Tuesday, July 21, 2009

Space-Age Fashion, 40 Years Later

I have a particular fondness for space-age fashion after having written a paper on the Jetsons and space-age Fashion (which, incidentally, I'm presenting at the Mid-Atlantic Popular/American Culture Association in November). Appropriately enough, the Daily Beast's Fashion Beast site features a short article and a slideshow of space-age fashion around the 40th anniversary of the first moon landing.

So what, exactly, is space-age fashion, and when did it come about? Suzanne Baldaia gives an excellent definition in her essay "Space Age Fashion" in the book Twentieth-Century American Fashion, ed. Linda Welters and Patricia A. Cunningham (Oxford: Berg, 2005). Her list of “primary visual signifiers” of space-age fashion includes rockets, spaceships, spacesuits, space helmets, spaceboots, astronauts, planets, the moon, and black space with stars. Additional signifiers include the color white and shiny, metallic textures and details, especially in silver, aluminum and steel. These signifiers do not have to be present in order for a garment or accessory to be space-age, but they must be manifest in certain elements of the object, such as a streamlined silhouette, metallic elements, or oversized hardware.

The writer at the Fashion Beast, Renata Espinoza, points out these signifiers and mentions the most seminal designers of space-age fashion: André Courrèges, Pierre Cardin, and Paco Rabanne (who I think is less important than the previous two, although he did design costumes for Barbarella in 1968). Courrèges was known especially for his white "moon boots" and miniskirts, which he introduced in 1965. I think Cardin is the most revolutionary of the three, especially for his 1967 Cosmocorps collection (of which there are some images in the daily beast slideshow- see the children's versions in the picture). Rabanne designed mostly in a chain-mail style with linked pieces of metal, plastic, or other materials.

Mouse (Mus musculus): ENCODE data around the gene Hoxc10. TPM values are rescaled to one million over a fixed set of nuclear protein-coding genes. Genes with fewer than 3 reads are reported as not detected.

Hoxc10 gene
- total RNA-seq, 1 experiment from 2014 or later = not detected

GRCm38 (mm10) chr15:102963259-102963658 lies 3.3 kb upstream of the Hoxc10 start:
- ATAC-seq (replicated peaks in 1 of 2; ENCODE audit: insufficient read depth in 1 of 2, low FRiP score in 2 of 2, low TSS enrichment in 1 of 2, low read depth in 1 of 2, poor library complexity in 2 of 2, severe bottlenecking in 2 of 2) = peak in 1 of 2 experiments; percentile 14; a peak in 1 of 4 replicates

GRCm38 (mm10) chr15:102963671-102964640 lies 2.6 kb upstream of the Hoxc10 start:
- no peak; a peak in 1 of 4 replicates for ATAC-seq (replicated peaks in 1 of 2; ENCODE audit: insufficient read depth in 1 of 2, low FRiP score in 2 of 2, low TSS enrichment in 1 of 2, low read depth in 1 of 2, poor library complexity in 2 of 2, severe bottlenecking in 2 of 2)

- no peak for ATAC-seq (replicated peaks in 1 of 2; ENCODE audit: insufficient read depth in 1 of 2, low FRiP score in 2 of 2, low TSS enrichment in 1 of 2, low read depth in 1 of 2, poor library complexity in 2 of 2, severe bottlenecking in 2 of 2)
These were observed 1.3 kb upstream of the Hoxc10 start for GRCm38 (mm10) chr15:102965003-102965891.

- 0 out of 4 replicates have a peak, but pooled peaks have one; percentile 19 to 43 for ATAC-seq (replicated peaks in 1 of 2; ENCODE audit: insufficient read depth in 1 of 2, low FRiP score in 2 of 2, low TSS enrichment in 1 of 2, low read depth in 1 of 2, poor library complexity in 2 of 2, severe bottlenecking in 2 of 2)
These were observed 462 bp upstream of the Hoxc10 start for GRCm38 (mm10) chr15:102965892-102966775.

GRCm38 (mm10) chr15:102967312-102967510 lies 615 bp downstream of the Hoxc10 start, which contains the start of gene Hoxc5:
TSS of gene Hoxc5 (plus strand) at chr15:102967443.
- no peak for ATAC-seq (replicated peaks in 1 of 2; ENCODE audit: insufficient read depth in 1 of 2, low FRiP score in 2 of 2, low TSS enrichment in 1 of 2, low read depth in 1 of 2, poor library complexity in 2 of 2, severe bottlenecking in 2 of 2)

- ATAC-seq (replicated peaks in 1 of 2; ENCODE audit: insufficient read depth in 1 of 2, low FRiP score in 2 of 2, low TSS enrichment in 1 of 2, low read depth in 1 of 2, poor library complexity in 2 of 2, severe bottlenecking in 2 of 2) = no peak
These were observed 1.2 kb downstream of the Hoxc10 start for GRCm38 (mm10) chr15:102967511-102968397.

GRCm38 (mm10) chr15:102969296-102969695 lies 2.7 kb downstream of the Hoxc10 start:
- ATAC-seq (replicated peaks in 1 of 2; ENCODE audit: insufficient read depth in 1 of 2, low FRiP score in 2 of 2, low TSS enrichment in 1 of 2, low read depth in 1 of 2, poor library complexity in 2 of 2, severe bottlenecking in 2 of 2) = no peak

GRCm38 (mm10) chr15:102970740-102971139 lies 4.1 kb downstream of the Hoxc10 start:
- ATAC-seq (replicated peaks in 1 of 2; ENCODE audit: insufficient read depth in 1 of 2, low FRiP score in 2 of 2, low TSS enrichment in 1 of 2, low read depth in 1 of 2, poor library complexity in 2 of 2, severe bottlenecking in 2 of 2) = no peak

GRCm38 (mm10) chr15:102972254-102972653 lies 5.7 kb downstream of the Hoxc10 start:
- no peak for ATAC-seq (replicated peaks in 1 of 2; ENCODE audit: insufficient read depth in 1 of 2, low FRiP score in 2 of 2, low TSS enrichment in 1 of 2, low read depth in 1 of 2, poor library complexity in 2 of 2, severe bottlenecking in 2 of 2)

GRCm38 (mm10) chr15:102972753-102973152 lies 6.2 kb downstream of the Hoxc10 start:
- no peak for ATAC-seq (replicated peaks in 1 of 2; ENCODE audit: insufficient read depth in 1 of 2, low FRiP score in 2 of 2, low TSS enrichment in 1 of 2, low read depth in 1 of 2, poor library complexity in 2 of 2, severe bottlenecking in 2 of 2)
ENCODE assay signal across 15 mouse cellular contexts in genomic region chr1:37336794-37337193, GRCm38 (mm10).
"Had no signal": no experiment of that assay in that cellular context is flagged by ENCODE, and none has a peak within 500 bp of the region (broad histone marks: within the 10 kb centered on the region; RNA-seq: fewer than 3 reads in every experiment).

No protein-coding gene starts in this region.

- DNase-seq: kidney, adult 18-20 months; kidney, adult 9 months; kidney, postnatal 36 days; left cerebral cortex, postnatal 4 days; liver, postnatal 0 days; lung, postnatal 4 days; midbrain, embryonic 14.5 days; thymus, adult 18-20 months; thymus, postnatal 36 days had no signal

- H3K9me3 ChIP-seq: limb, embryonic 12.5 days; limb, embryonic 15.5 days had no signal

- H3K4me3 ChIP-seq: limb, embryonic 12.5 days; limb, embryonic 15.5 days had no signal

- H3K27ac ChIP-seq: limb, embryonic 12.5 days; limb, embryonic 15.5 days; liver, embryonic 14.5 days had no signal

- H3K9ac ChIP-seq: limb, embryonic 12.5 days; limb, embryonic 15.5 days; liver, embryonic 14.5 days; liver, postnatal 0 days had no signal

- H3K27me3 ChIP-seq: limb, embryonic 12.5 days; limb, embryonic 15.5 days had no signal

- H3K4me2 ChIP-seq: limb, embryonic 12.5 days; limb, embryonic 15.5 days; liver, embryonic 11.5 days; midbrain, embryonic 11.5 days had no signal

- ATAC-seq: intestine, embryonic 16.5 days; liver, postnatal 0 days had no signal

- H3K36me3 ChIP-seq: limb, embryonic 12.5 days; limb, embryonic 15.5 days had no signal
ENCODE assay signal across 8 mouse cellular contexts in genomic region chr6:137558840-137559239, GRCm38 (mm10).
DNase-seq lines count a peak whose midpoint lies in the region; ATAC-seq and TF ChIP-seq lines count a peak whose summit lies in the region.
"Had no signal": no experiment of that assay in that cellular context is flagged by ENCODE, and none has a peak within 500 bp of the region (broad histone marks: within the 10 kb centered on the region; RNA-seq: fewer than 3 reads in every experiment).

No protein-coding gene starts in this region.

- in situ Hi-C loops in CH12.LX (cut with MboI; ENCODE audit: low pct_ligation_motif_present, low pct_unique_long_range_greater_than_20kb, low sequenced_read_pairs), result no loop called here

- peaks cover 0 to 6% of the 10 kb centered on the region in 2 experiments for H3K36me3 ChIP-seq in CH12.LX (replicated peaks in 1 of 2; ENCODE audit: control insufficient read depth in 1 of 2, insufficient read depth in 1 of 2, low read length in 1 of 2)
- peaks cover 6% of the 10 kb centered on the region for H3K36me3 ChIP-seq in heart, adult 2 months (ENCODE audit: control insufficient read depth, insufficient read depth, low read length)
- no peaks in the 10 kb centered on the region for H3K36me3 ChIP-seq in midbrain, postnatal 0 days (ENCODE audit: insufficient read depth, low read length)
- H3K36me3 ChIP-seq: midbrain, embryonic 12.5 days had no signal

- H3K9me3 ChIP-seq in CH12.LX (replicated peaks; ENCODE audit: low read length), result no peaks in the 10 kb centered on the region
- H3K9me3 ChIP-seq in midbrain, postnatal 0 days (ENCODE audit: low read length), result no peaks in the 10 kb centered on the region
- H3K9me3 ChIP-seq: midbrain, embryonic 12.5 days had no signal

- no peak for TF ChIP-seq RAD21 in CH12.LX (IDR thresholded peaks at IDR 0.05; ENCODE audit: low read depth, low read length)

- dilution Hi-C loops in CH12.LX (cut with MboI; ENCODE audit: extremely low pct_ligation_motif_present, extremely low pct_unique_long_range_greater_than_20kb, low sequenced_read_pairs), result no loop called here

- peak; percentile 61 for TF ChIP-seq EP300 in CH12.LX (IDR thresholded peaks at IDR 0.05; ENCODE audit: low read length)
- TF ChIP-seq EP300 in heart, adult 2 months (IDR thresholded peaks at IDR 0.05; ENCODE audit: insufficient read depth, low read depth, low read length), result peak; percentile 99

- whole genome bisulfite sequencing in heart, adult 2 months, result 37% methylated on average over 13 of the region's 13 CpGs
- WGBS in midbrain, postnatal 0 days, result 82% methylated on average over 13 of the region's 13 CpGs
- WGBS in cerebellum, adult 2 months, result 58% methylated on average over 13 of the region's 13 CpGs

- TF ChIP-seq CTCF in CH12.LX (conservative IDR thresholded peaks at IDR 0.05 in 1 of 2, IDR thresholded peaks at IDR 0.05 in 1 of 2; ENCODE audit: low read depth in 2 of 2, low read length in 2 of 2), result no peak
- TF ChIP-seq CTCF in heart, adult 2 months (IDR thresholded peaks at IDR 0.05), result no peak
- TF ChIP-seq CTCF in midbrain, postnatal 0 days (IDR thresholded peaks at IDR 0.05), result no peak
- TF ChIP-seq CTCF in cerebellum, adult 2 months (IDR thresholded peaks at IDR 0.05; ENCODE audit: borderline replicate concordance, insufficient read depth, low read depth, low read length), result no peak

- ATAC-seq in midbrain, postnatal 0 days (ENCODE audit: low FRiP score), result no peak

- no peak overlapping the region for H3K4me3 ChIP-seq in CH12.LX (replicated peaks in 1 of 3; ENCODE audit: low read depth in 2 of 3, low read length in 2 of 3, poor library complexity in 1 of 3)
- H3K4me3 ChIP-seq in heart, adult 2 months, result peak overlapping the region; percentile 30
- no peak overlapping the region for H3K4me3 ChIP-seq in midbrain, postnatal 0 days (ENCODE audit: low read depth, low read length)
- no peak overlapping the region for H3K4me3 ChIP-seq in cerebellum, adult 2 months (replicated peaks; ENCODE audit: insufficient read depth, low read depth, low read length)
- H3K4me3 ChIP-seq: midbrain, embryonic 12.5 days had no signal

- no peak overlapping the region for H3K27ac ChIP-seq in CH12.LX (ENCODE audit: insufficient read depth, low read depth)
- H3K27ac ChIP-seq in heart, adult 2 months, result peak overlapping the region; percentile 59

The current examples in the slideshow are interesting. There's an image of a Louis Vuitton ad, which, rather than being futuristic, evokes a time when we were only dreaming of space travel (although it seems rather backward to be retro when we're considering such a massive accomplishment). The later images in the slideshow show more neutral, minimalistic designs, which the author suggests might be more appropriate for our newest space ambition, Martian travel (she's assuming Mars is a bit like Tatooine, I think). I was skeptical at first, thinking that these outfits (save the YSL dress at the end) had none of Baldaia's signifiers, and were therefore not "space-age" at all. But perhaps "space-age" has a new meaning forty years later, and just as our space destinations evolve, so do our space signifiers. I'm just not a big fan of the schlumpiness of some of the outfits- perhaps a combination of minimalist, technological, and adventure-ready will become our new space-age (inspired by the author's Star Wars idea, I'm thinking something like this- indulge me).

What do you think? What are our new "space-age" signifiers? Will we return to the original styles as a retro kickback? Are we too focused on earthly issues right now to be space-age, or will we look to space as an escape? How do you feel about these fashions?

First image, Pierre Cardin "Cosmocorps" collection for children, photo by Pierre Boulat, Life, 1967.
Second image, André Courreges fashions, photo by Bill Ray, Life, 1968.


  1. I always enjoy a walk around the museum, all the historical value makes me feed my knowledge and i feel that i grow up like a person. I like to try what i want to prove. this is when i buy viagra for my husband. whenever i have a doubt, i mus to satisfy my curiosity.

  2. They are all fashionable thanks for posting.



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